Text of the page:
Freight Rapid Transit
Based on the knowledge gained through the years with the transportation of goods (applications realized by Frog AGV Systems), 2getthere was able to develop a Freight Rapid Transit concept as required for the Masdar City system.
The basis of the application is that the FRT vehicles would have the same driving characteristics as the PRT vehicles operational on the network. As the FRT vehicles need to able to carry a larger load, they actually require a larger motor and brakes to ensure the same acceleration and deceleration is achieved. When this is achieved the flow on the network is not effected by the type of vehicle that is operating.
Alternatively, a FRT vehicle based on the ParkShuttle would be able to serve an even larger load, transporting it over an automated network.
2getthere designed a flatbed vehicle with a flexible load handling mechanism. The flatbed ensures the vehicle can carry any type of cargo by means of a container, without the requirement for a specific vehicle type. The containers can be designed for general cargo, waste or perishables in refrigerated containers. The flatbed vehicles can carry containers with a load of 2 EURO-pallets with a combined weight of 1.600 kilo.
The preferred load handling mechanism is derived from the platforms used for loading air-planes. The roller balls allow for pallets to be moved in any direction. Automated handling is preferred as it will decrease the ‘down-time’ of vehicles; as the vehicle arrives, the load is handled immediately, making the vehicles available once more for the next job. This ensures that the fleet size is minimized.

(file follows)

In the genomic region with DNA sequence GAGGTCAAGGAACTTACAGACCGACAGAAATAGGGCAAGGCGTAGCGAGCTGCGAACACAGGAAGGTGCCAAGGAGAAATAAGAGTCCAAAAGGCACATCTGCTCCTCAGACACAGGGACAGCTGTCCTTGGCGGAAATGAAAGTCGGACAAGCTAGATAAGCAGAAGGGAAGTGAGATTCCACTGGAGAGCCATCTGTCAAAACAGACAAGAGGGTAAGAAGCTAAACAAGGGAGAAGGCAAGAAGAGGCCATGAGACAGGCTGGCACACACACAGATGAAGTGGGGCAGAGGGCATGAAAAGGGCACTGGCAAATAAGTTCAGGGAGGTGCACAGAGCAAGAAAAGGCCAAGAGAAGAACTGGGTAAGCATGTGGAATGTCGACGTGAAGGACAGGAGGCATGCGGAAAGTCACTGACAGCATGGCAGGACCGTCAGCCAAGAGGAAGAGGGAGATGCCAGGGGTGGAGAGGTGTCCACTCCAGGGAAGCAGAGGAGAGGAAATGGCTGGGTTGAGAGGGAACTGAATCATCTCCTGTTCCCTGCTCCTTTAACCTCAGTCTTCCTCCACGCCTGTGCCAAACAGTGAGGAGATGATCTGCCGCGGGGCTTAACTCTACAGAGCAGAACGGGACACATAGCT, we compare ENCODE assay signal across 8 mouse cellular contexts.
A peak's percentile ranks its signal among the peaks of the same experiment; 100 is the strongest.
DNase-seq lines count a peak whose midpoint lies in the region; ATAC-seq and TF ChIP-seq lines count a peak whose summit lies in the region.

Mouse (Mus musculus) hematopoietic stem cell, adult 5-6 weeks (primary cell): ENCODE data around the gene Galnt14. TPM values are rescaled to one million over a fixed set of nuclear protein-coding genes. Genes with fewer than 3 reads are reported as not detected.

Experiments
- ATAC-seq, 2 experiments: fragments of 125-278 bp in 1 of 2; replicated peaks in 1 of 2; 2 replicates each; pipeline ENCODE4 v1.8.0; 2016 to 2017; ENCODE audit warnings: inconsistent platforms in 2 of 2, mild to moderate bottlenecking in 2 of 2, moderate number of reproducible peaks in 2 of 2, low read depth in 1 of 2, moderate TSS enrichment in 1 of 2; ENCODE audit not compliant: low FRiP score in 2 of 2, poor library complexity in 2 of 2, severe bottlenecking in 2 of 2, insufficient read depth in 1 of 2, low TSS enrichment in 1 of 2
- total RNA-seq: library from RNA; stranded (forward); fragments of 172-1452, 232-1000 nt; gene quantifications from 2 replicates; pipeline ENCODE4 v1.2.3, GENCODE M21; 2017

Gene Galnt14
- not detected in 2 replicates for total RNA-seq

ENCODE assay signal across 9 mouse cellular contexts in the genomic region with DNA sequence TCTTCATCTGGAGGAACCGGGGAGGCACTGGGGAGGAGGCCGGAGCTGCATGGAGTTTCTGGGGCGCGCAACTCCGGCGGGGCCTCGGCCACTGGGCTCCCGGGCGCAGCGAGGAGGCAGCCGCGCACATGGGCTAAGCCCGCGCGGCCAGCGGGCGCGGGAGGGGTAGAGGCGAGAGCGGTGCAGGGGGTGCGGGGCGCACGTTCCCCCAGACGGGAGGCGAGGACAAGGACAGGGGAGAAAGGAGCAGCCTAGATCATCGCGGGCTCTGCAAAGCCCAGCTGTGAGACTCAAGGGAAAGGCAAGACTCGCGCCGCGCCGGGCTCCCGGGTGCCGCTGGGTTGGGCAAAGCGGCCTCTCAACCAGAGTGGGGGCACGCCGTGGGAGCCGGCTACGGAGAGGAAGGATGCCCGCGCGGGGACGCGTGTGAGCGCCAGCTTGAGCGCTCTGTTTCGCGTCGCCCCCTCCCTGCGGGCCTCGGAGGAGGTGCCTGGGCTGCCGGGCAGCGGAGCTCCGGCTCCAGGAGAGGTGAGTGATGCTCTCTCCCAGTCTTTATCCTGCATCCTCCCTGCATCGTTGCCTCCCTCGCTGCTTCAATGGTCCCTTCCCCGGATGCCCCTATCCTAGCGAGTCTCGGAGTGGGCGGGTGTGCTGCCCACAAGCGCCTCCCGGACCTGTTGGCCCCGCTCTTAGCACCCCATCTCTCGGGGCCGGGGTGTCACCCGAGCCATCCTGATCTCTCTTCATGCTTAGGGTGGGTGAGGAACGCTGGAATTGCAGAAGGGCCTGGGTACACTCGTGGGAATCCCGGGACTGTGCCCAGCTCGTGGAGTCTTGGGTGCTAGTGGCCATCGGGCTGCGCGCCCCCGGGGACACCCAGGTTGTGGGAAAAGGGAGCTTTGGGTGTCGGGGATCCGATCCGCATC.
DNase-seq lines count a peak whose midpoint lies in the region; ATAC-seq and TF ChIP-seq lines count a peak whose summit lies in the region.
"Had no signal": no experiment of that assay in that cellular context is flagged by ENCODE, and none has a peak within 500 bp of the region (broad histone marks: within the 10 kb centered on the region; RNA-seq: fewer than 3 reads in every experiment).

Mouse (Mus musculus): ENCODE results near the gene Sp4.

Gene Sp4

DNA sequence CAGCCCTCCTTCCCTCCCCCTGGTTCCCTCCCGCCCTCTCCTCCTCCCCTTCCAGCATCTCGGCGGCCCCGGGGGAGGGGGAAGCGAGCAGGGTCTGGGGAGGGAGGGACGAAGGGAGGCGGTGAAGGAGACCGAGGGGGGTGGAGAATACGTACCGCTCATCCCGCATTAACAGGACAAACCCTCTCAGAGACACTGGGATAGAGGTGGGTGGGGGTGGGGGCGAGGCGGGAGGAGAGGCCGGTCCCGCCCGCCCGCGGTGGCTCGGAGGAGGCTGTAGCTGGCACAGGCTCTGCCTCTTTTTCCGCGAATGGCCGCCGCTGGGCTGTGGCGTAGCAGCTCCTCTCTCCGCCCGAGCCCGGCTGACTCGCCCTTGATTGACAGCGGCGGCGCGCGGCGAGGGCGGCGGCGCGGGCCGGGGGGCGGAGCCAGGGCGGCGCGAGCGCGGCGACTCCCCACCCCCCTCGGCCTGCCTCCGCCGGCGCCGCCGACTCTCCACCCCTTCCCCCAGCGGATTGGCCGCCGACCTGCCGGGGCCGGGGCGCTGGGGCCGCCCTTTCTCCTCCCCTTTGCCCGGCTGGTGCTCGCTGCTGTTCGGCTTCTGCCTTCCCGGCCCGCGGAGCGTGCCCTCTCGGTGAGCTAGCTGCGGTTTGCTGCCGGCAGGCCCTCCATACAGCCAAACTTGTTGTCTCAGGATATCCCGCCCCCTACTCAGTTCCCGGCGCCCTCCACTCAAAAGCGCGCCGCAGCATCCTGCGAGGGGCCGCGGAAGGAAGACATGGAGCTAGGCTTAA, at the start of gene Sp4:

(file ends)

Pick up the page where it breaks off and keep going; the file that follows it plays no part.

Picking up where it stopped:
Mixed Vehicle Types
The great flexibility of 2getthere’s technology ensures different modes of transportation can be used on the same network. The result is that PRT (taxi), GRT (mini bus) and FRT (freight) could operate together. The most important aspect of combining different modes on the network is ensuring that their characteristics are similar. With similar driving characteristics (top speed, acceleration and deceleration) the complexity in controlling the network is greatly reduced.
In such a network the most crucial aspect is the design of stations and the associated wayfinding, ensuring the system remains intuitive to use for passengers. The network infrastructure should be designed so that the widest vehicles are accommodated where required; please note that this might not be practical everywhere and that certain routes might be restricted to one specific system only.